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Beginning 2021

Kindly imagine me in a small bubble. To the right, there is a window out of which I can see trees. One floor down is a birdfeeder that the birds are persistantly ignoring (I don’t think I’ve seen anything in at least a month, although I’ve heard crows), but that the squirrels are excited about.

All the squirrels around here are black, statistically speaking (I think I see a grey or a red one maybe once or twice a year). It is something I am very used to, and I am always kind of delighted when visitors call them ninja squirrels or goth squirrels.

It’s kind of quiet in this bubble. And while I recognize that there is currently a lot going on and some of it I need to deal with and some of it I just need to keep up with, it is a good place to be able to stop and breathe for a moment.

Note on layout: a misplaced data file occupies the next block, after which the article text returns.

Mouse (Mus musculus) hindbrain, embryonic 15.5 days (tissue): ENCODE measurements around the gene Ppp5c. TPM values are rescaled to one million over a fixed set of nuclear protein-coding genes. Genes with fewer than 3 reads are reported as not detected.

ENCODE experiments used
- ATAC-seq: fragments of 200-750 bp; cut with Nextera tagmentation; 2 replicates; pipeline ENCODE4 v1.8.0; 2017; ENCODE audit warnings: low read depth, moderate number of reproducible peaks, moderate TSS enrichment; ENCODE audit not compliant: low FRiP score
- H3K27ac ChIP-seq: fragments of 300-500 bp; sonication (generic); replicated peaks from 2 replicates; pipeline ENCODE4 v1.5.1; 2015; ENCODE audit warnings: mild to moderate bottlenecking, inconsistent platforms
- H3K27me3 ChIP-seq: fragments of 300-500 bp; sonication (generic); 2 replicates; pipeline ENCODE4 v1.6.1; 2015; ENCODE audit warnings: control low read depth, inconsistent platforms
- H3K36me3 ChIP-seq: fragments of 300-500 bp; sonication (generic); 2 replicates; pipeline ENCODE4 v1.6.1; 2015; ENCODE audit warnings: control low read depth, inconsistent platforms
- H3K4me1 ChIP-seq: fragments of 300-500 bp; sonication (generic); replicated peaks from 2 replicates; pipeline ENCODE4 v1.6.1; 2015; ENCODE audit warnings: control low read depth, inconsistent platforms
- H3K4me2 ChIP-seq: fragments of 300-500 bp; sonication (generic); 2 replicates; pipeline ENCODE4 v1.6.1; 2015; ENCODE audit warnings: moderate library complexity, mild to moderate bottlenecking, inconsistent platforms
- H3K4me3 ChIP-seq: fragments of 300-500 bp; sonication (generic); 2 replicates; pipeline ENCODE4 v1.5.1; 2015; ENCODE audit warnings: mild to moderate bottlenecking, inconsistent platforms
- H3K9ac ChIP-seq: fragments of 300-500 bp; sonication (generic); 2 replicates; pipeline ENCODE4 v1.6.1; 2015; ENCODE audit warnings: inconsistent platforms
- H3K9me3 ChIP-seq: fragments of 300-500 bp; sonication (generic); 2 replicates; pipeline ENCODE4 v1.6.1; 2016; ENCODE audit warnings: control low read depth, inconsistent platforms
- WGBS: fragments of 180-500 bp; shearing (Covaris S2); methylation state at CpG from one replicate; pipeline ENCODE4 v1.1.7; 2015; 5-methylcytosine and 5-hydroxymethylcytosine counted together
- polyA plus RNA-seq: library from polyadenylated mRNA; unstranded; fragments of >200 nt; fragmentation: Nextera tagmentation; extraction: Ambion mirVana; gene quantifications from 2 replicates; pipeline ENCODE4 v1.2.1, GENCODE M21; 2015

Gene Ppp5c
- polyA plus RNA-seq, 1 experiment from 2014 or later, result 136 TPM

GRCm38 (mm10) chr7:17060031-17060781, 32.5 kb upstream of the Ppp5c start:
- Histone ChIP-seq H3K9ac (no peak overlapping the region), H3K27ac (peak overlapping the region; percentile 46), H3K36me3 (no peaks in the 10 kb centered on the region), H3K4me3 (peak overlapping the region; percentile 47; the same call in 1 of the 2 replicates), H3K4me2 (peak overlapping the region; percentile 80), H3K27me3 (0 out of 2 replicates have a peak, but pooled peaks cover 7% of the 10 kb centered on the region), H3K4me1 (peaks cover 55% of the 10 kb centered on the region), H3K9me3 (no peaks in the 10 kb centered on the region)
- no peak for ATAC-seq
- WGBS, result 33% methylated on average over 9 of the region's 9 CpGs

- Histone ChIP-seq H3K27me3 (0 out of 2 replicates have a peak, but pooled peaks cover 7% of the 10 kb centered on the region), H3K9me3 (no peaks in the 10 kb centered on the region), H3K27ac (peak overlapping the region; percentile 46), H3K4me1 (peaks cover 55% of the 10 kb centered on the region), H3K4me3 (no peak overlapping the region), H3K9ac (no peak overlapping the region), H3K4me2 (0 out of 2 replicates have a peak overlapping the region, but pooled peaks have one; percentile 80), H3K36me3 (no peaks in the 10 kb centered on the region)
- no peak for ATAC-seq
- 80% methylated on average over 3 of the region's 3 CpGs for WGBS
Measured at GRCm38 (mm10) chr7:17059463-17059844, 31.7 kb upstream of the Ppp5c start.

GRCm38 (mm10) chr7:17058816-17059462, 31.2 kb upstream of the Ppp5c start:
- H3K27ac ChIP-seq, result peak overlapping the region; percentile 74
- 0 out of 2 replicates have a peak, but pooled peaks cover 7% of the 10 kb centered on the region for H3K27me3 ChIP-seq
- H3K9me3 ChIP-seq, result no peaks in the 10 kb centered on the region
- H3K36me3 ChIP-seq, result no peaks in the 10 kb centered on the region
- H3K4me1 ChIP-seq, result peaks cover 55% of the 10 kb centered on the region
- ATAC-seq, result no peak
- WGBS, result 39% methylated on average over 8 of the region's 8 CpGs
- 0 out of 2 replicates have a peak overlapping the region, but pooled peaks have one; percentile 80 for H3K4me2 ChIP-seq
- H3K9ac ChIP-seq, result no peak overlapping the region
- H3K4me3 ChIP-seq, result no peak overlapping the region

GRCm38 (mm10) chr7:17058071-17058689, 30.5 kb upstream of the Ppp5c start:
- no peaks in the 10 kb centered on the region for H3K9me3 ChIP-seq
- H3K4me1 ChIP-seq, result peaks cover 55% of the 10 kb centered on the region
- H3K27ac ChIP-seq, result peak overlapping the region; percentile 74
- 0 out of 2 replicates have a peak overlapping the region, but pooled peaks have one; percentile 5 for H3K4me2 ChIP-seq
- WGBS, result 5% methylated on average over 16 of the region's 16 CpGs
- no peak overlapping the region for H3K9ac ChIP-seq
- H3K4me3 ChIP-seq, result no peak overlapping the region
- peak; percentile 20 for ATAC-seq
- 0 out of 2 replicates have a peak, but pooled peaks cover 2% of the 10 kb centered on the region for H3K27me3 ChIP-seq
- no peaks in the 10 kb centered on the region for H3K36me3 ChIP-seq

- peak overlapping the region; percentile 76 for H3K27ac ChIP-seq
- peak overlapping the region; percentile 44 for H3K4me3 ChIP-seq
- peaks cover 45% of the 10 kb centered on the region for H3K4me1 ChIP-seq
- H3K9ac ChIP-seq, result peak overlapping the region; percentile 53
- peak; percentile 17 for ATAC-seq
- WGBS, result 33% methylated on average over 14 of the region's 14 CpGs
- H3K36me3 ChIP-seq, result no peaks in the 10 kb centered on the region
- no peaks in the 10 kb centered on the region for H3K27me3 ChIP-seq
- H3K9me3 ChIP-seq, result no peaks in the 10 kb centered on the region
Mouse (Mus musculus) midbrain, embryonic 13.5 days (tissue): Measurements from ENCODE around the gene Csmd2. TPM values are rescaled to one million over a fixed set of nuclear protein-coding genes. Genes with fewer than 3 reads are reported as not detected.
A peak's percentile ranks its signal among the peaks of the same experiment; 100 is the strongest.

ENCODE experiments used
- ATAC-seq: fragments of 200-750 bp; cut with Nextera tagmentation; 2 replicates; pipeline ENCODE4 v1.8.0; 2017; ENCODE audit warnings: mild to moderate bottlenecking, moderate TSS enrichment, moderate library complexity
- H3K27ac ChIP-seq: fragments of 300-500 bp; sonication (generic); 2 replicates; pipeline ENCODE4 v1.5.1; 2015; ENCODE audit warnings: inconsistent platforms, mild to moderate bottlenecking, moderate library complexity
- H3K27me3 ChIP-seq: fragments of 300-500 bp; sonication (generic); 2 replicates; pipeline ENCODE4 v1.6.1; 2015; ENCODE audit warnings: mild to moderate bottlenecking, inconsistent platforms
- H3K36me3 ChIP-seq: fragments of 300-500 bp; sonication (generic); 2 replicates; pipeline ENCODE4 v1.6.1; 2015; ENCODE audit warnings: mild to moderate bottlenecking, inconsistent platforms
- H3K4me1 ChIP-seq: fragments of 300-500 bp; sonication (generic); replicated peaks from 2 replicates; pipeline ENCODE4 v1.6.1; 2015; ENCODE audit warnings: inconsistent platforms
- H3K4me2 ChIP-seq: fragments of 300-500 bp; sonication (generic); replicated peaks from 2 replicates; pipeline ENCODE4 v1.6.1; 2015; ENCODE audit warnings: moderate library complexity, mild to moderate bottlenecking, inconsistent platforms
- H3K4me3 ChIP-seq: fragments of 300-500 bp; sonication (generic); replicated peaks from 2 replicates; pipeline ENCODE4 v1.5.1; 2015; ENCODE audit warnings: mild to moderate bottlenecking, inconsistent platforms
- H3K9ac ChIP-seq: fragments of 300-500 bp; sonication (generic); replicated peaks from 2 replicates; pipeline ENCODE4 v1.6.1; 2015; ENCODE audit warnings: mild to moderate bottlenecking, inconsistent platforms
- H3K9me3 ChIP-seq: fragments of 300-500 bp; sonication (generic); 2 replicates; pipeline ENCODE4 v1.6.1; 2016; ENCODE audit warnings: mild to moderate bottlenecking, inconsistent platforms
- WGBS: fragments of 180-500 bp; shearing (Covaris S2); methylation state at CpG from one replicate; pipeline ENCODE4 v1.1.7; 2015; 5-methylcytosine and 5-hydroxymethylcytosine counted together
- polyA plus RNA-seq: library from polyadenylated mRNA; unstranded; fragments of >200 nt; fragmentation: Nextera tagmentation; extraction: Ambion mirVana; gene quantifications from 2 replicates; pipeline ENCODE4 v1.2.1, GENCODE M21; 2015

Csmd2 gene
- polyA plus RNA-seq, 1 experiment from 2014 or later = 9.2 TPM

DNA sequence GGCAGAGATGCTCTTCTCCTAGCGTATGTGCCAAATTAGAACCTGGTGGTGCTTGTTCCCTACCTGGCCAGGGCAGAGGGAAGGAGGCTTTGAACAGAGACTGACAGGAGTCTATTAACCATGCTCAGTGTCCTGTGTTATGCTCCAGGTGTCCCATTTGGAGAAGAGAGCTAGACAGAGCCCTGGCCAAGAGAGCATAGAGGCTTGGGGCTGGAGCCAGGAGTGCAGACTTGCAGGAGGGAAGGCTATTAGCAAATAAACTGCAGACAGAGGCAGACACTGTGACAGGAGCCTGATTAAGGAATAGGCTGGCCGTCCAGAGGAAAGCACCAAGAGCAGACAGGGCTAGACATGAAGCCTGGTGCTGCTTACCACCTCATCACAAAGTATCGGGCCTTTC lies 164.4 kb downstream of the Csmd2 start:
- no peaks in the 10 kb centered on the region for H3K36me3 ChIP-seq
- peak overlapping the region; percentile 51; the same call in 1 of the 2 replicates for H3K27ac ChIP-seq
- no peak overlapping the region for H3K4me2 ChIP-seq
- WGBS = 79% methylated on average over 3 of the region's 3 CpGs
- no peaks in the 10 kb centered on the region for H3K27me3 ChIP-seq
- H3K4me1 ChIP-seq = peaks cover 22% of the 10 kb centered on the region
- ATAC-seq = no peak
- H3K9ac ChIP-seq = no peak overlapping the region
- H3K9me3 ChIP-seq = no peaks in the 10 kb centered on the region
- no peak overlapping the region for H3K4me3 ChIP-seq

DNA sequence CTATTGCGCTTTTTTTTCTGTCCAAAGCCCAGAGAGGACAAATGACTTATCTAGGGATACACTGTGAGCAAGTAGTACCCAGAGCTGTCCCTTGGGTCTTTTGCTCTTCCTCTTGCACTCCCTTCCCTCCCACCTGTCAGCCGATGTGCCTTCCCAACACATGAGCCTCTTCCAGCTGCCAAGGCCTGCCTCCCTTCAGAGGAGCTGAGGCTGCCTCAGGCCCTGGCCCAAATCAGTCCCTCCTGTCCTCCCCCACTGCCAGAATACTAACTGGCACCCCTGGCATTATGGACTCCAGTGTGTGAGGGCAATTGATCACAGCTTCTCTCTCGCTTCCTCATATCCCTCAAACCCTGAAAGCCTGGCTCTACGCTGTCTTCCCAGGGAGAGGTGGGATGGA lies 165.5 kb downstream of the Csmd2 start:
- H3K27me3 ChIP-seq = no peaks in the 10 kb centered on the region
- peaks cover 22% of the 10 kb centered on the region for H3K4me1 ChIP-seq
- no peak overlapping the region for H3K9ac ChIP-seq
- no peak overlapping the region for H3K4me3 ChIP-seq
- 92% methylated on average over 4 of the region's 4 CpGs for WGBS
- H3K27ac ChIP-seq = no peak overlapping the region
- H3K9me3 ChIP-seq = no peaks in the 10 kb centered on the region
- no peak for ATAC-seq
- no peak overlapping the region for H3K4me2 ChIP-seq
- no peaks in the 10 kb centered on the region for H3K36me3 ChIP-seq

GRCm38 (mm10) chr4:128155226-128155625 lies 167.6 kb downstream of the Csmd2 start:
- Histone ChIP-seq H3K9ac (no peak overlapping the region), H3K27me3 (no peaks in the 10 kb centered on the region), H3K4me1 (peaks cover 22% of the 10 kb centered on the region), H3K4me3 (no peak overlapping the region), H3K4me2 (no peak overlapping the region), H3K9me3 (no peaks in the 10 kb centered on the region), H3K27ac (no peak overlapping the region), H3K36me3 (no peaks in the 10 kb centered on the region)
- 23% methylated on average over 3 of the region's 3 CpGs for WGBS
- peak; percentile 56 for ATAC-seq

Counting ink, 2020

I had two acceptances this year; one for  a reprint of “Ink, and Breath, and Spring” in PodCastle, and one for “The Draw of Empty Spaces” in Cossmass Infinities. I was also asked if I’d like to have “Ink, and Breath, and Spring” in the next The Year’s Best Science Fiction and Fantasy, and I was really pleased with that.

I submitted stories 51 times in 2020, and got 43 rejections (35 were from 2020 submissions, and 8 were from submissions made in 2019). I also withdrew 4 stories (3 from markets I submitted to in 2020, and one I submitted to in 2019).

As of the end of the year, I have 11 stories out, which I am actually really pleased by, especially given The Year That Was.

Alright. On to 2021.

The last weekend of 2020

I mean, the last weekend is also sixteen days long due to personal circumstances, but the calendar is a powerful framing tool.